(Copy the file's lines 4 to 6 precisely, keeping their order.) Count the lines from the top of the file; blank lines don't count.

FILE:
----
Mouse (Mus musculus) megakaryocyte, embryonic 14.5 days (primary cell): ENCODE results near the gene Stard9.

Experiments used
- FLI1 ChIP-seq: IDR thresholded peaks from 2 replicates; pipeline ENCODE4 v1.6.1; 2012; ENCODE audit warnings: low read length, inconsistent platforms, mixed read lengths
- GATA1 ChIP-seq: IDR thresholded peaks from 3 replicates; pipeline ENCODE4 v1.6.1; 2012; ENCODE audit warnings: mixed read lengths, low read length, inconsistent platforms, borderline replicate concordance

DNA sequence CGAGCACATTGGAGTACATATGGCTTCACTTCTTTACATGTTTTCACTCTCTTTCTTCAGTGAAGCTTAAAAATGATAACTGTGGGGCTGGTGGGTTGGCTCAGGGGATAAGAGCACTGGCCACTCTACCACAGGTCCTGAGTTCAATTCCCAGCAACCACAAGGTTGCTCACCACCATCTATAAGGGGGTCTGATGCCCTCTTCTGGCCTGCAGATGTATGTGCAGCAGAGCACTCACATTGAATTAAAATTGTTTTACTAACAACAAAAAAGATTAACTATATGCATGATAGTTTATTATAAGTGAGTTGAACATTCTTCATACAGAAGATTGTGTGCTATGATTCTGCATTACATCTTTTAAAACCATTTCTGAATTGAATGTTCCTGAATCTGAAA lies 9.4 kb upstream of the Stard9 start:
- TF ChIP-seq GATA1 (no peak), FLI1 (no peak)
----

- GATA1 ChIP-seq: IDR thresholded peaks from 3 replicates; pipeline ENCODE4 v1.6.1; 2012; ENCODE audit warnings: mixed read lengths, low read length, inconsistent platforms, borderline replicate concordance

DNA sequence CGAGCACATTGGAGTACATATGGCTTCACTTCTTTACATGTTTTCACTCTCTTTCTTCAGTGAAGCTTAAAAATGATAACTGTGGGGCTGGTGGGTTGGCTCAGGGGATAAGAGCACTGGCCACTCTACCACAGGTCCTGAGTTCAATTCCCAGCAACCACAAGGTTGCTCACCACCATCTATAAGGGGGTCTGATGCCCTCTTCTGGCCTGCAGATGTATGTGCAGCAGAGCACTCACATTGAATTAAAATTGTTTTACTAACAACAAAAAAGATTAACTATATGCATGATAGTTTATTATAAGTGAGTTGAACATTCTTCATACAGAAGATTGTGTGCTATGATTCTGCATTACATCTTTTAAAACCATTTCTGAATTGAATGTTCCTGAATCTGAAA lies 9.4 kb upstream of the Stard9 start:
- TF ChIP-seq GATA1 (no peak), FLI1 (no peak)